SANFORD, Fla. —
WFTV has learned charges against George Zimmerman could be getting more serious.
Zimmerman admitted to killing Martin in February during a confrontation. However, he claims the shooting was in self-defense. He’s facing a second-degree murder charge, which carries a maximum possible sentence of life in prison without the possibility of parole. But if Zimmerman is charged and found guilty of a federal hate crime involving murder, he could face the death penalty.
FBI investigators are actively questioning witnesses in the retreat at the Twin Lakes neighborhood, seeking evidence for a possible federal hate crime charge.
Martin was unarmed when he was shot to death, police said, and some accuse Zimmerman of targeting the teenager solely because of the color of his skin.
WFTV legal analyst Bill Sheaffer said federal prosecutors would have to prove the hate crime to charge Zimmerman, though.
“What the government would have to prove is that Mr. Zimmerman acted out of hatred toward African-Americans. That’s why he came into contact with him. That’s why he shot and killed him,” Sheaffer said.
Sheaffer said a federal hate crime murder charge could bring more serious consequences than the second-degree murder charge Zimmerman faces now.
“Mr. Zimmerman could be punished by up to life in prison or even the death penalty,” said Sheaffer.
Zimmerman said he used deadly force in self-defense after Martin punched him, knocked him to the ground and repeatedly slammed his head against a sidewalk.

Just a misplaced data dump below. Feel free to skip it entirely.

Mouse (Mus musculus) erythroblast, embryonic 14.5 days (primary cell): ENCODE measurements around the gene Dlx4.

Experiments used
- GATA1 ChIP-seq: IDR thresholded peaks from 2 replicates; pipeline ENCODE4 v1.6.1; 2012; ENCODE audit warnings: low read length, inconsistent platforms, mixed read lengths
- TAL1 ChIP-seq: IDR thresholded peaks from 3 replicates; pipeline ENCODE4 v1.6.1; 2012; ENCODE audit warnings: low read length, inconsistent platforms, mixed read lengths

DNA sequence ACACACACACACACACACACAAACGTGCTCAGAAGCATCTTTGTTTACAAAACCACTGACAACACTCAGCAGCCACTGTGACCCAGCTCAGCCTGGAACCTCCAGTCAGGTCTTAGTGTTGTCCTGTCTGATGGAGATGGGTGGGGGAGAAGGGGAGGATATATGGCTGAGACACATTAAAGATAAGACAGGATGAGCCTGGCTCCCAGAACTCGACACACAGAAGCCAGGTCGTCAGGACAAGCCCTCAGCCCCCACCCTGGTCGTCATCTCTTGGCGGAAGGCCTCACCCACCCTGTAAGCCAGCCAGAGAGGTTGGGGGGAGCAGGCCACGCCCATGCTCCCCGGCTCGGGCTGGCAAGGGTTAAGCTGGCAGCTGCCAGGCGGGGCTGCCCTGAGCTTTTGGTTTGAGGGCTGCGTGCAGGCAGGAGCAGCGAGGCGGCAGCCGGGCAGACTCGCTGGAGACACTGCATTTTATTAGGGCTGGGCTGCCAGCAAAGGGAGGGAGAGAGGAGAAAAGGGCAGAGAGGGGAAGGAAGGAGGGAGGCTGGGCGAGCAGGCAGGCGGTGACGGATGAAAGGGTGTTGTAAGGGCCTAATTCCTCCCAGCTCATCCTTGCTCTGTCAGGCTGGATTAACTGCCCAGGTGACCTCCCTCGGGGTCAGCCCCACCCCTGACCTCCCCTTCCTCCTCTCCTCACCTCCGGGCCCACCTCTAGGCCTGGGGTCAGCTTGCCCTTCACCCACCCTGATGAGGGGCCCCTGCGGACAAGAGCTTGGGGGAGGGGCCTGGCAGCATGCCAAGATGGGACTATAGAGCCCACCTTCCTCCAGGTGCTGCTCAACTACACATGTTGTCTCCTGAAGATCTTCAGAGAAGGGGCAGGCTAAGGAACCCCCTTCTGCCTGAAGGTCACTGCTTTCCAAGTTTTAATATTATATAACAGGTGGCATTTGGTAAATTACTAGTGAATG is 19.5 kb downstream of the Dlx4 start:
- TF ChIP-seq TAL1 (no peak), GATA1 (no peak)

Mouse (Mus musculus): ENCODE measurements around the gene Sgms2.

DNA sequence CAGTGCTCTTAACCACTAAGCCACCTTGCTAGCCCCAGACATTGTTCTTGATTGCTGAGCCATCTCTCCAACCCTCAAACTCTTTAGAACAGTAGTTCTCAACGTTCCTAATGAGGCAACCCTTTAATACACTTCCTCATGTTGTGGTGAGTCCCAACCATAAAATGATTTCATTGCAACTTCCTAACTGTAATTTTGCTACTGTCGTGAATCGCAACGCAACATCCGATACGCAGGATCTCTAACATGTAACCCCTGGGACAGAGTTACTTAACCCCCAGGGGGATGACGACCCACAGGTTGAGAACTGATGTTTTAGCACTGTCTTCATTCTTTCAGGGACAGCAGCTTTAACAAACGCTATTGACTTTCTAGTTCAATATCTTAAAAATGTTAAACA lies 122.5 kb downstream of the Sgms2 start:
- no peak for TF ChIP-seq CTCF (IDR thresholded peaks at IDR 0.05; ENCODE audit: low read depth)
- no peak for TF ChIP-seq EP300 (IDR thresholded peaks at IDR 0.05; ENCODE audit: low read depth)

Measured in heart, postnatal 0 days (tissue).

As of late Monday, Zimmerman’s attorney, Mark O’Mara, told WFTV that he’s gotten the first prosecution documents containing the evidence against his client. O’Mara said he’s gotten a redacted witness list with 22 witnesses listed only as numbers.
O’Mara said he believes there are recorded interviews and some documents, but he said he hasn’t even opened it yet.
Prosecutors are required to release information to the defense and the public
However, O’Mara, wants Circuit Judge Kenneth Lester Jr. to keep some of the key evidence, especially witness statements, out of the public eye by writing a motion to keep it sealed.
O’Mara posted a statement on Zimmerman’s website that said, “We doubt any of them (witnesses) enjoy the scrutiny they are under due to the coincidence of their involvement in such a high-profile matter.”
In the meantime, a photograph recently surfaced which is said to show Zimmerman’s mother in the arms of her grandfather, who is black.
Zimmerman’s mother testified at his bond hearing that she has met the black child whom he mentored and even risked his safety in a dangerous neighborhood to do it, because he didn’t want to abandon the child.
State prosecutors said Zimmerman gave several inconsistent statements to Sanford police, which is, in part, their basis for charging him with second-degree murder.